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National

  • In the NCAAs, time doesn't always fly when you're having fun

    The whistle sounds. The horn blows. And the madness grinds to a halt.
    Another stoppage in play. Another lengthy timeout. Another chance for folks at home to grab something from the fridge or be subjected to the 50th iteration of Samuel, Charles and Spike's geography fail across the U.S. on their way to the Final Four.
    If it seems like time stands still during the NCAA Tournament, maybe that's because it does.
    The television breaks are stretched to a seemingly interminable 2 minutes and 30 seconds, a good half-minute longer than the regular season. And that doesn't include the 20-minute halftimes — five minutes longer than usual — or the additional 15 seconds or so the guys in the TV truck occasionally request to fit in one more commercial that helps CBS recoup the billions the company invested to televise the magic of March.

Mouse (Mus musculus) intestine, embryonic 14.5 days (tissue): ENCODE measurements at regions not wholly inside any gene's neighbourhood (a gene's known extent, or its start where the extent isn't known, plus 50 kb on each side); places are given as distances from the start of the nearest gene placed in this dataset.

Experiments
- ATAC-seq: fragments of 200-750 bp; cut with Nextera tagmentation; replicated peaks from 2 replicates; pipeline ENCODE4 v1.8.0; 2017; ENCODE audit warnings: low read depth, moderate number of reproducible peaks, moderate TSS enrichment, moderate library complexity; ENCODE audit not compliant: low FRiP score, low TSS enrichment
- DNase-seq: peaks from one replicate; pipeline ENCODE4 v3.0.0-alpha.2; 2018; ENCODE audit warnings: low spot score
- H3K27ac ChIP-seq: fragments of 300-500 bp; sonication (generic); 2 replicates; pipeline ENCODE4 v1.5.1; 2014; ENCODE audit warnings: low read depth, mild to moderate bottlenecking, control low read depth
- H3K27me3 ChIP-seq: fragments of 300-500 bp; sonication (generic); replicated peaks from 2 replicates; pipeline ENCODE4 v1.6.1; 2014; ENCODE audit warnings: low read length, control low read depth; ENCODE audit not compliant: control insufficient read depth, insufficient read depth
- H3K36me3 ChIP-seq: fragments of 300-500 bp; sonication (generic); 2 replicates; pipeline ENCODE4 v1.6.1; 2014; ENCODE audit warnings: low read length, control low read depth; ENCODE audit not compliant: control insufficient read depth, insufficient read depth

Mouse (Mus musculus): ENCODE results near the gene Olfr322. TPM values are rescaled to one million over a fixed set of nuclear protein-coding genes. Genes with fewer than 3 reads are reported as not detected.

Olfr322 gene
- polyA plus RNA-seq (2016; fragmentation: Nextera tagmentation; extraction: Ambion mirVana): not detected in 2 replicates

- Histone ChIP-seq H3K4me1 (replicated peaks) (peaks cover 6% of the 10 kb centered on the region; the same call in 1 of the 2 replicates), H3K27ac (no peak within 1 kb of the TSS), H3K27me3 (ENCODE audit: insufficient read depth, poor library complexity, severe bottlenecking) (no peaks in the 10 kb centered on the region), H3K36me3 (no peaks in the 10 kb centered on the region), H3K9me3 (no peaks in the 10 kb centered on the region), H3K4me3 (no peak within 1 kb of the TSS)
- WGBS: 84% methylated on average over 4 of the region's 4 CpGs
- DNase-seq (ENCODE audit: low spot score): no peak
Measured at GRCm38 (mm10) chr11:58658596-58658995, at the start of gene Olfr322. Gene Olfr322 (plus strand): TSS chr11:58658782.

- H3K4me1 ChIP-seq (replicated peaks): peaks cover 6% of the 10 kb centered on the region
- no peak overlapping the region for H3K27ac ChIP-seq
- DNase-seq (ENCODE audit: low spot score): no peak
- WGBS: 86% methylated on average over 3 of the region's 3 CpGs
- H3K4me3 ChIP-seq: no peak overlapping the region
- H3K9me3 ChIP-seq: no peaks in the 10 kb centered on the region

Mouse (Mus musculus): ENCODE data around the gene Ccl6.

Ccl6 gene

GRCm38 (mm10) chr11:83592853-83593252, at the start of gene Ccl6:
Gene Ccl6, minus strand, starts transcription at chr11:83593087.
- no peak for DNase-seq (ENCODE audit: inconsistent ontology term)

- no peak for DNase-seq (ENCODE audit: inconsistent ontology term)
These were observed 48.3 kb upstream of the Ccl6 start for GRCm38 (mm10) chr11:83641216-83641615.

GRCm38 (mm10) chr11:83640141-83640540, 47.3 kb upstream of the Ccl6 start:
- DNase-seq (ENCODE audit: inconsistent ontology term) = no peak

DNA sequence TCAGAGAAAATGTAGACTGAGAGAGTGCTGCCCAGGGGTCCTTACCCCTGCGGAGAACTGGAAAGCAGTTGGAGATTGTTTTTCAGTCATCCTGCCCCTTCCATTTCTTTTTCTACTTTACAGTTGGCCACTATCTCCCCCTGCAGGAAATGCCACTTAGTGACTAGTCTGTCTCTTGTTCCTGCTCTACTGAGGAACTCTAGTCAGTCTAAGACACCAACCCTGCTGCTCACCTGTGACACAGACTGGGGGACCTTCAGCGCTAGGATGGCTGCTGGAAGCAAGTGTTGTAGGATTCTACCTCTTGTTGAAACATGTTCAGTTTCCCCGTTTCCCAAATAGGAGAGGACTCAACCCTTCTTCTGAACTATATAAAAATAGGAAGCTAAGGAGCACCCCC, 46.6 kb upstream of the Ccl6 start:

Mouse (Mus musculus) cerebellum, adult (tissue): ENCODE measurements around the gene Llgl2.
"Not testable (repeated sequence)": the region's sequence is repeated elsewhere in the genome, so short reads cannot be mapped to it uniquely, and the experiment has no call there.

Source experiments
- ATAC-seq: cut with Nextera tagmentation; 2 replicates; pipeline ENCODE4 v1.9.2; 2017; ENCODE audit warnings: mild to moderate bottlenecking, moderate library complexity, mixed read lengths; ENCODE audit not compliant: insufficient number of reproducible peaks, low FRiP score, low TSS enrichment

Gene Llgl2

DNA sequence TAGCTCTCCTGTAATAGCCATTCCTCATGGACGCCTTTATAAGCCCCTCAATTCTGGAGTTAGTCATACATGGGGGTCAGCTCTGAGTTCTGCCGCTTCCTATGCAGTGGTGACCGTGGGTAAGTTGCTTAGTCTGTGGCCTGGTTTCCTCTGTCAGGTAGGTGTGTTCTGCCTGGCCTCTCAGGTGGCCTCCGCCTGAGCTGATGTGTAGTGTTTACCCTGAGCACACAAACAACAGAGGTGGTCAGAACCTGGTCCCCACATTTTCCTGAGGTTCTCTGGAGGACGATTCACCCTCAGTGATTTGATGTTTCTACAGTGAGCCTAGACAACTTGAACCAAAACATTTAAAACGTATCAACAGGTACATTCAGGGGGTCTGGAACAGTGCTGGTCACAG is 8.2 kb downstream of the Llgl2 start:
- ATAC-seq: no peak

What you don't see at home? Coaches milling about talking among themselves. Players trying to stay focused. Benchwarmers taking in the band or the crowd when they're not serving as de facto student managers.
    Yeah, for nearly all involved, the tournament is the biggest moment of their athletic lives. And during those all-too-frequent lulls, it's kind of a drag.

  • Change to extra points likely in NFL

    The NFL’s dullest play, the extra point, appears to be headed for some changes, perhaps significant ones, for the 2015 season.
    While team owners didn’t vote on any extra-point proposals Wednesday, there was so much discussion and interest in potential changes that the issue will be a main focal point for the next set of league meetings in May.